After leaving the Navy, Craven became the Marine Affairs Coordinator for the State of Hawaii and also the Dean of marine programs at the University of Hawaii.[2] During his time in Hawaii, it has been alleged that Craven was involved in the development and operation of the secretive salvage ship, Glomar Explorer, built to follow up on the discovery of a sunken Soviet submarine, the K129, by other of Craven's projects, a nuclear-powered submarine spy ship called Halibut.[4]

Craven also served during the Carter Administration on the U.S. government's Weather Modification Commission. During that time, a hypothetical method was developed to significantly reduce the impact of tropical cyclones. In 1976, after losing in his campaign to become a member of the United States House of Representatives, Craven was appointed as the Director of the Law of the Sea Institute. In 2001, he was the president of the Common Heritage Corporation.[2]

After having earned his law degree through degree program at night, Craven was responsible for the direction of the International Law of the Sea Institute. In 1990 he established the Common Heritage Corporation for the management of innovation for the benefit of the common heritage of mankind. Craven was a member of the National Academy of Engineering.

According to the magazine Wired, Craven's latest undertaking was to link islands in the Pacific Ocean with sustainable energy, agriculture, and fresh water through the use of Deep Ocean Water pumped up using pipes from offshore. He was developing a new and innovative cold water therapy, which may produce significant health breakthroughs and slow the aging process.

Craven wrote the book, The Silent War: The Cold War Battle Beneath the Sea.[2]

John Piña Craven's daughter, Sarah Craven, is a prominent international advocate of women's rights. She is the mother of three children. Craven also had a son, David Craven, who is the father of two children. His brother, Kenneth Craven, is a distinguished educator and scholar, who served as the Chancellor of the City University of New York during the 1960s.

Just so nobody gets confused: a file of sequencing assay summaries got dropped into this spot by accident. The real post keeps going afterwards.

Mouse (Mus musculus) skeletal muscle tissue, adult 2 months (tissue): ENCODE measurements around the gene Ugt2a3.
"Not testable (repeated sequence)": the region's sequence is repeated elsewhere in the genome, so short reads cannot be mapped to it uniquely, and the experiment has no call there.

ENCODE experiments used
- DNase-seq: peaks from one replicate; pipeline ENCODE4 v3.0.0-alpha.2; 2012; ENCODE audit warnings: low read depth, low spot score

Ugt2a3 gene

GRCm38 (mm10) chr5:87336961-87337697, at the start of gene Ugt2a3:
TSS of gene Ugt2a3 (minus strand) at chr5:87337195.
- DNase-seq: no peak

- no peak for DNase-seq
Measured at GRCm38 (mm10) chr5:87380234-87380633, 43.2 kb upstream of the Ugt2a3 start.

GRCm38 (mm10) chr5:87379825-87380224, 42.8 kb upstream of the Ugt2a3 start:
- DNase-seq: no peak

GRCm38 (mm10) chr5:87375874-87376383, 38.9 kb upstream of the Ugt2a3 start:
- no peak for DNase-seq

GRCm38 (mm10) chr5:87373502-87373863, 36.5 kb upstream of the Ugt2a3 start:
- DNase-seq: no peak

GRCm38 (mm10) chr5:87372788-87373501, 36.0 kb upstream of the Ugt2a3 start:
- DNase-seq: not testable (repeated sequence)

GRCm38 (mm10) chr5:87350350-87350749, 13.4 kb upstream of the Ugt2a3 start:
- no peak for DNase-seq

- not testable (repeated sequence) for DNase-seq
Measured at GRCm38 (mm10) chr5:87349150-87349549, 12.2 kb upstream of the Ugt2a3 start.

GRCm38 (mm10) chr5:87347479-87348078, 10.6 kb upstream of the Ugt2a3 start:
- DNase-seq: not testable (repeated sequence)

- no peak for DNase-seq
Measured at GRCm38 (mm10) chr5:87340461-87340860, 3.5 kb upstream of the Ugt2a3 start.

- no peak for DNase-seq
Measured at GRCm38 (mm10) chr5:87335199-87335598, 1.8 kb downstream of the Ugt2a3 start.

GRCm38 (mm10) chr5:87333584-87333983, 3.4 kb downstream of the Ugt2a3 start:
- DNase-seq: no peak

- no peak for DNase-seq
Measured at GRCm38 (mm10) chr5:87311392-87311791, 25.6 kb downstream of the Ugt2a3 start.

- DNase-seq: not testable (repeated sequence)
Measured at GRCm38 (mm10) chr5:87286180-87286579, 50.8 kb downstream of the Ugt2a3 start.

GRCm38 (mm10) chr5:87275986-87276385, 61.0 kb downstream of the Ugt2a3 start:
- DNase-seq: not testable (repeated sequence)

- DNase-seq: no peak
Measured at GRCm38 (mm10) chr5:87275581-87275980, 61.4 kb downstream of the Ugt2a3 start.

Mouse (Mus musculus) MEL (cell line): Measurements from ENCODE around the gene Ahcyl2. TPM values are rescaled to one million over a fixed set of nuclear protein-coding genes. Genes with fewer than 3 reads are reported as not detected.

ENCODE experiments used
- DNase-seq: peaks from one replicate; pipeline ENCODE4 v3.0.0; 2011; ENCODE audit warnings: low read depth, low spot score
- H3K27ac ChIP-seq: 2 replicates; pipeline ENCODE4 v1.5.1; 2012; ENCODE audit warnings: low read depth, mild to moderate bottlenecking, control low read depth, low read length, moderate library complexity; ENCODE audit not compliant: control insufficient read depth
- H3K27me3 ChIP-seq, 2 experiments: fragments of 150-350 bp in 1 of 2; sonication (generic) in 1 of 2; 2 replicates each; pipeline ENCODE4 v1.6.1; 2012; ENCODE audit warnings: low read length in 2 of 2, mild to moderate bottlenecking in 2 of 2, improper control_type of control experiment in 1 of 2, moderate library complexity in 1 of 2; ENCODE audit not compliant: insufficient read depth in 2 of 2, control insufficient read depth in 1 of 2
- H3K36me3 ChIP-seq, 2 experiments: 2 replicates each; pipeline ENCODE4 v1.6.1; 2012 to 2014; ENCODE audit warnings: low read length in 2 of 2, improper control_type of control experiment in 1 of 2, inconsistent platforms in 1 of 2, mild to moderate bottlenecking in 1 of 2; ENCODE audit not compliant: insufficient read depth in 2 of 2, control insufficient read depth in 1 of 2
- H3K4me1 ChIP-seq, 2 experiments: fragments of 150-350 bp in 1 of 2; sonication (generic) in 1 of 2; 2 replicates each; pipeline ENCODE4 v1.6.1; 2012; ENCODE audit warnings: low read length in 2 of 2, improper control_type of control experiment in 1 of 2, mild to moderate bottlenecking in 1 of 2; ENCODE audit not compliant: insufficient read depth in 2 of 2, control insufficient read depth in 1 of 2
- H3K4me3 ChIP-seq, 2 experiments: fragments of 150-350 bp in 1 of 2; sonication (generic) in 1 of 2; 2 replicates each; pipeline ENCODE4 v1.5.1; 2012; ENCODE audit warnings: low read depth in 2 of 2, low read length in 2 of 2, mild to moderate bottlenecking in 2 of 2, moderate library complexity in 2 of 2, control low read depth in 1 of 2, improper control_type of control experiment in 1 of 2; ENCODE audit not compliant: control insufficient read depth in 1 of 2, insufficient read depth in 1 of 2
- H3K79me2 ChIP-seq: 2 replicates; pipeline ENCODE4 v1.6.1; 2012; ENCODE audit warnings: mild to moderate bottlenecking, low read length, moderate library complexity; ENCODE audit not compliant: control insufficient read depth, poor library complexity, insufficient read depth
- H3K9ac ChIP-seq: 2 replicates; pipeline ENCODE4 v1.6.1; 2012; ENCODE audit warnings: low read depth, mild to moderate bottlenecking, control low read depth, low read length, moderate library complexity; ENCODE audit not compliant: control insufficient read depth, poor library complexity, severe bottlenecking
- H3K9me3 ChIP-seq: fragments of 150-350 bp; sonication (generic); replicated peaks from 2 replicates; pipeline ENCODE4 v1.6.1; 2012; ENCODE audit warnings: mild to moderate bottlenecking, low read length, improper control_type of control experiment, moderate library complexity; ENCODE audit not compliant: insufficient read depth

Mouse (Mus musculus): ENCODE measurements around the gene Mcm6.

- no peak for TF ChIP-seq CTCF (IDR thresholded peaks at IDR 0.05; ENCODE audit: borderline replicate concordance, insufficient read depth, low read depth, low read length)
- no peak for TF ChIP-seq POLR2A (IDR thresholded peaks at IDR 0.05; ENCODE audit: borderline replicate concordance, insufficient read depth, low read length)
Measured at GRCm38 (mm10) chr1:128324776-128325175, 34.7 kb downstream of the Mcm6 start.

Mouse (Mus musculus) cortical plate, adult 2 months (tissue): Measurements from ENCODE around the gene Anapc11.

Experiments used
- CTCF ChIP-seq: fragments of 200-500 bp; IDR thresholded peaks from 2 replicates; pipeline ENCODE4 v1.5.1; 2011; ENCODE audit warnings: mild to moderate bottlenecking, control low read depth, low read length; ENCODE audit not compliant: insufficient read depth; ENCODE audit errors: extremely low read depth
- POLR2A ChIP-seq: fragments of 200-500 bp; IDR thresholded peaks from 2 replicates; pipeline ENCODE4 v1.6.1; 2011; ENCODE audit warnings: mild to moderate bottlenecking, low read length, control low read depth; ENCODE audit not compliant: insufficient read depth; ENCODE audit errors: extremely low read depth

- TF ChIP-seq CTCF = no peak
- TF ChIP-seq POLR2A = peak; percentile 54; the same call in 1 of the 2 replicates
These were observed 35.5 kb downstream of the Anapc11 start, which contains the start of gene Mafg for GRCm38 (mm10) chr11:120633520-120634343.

John Piña Craven resided in Honolulu, Hawaii for many years. He died in Honolulu on February 12, 2015 at the age of 90, from Parkinson's disease.[5]

Notes[edit]

  1. ^ a b c William J. Broad. "John P. Craven, 90, Pioneer of Spying at Sea, Dies". nytimes.com. 
  2. ^ a b c d e f g h i Craven, John Piña (2001). The Silent War: The Cold War Battle Beneath the Sea, New York: Simon & Schuster. ISBN 0-684-87213-7
  3. ^ Moody, DH. "40th Anniversary of Palomares" (PDF). Faceplate (Naval Sea Systems Command). Retrieved 2009-04-15. 
  4. ^ Ann Wroe (2015-02-28). "20,000 feet under the sea". The Economist. Retrieved 2015-03-03. Halibut detected it, three miles down and wrecked by an explosion, and took 22,000 photos; the CIA then went wild, and in 1974 sent a specially built ship, the Glomar Explorer, to try to raise the submarine 
  5. ^ "Scientist who Shaped Cold War Spying at Sea Dies". nytimes.com. 

References[edit]

Further reading[edit]

  • All hands down by Kenneth Sewell and Jerome Preisler, Pocket Star, 2009.

External links[edit]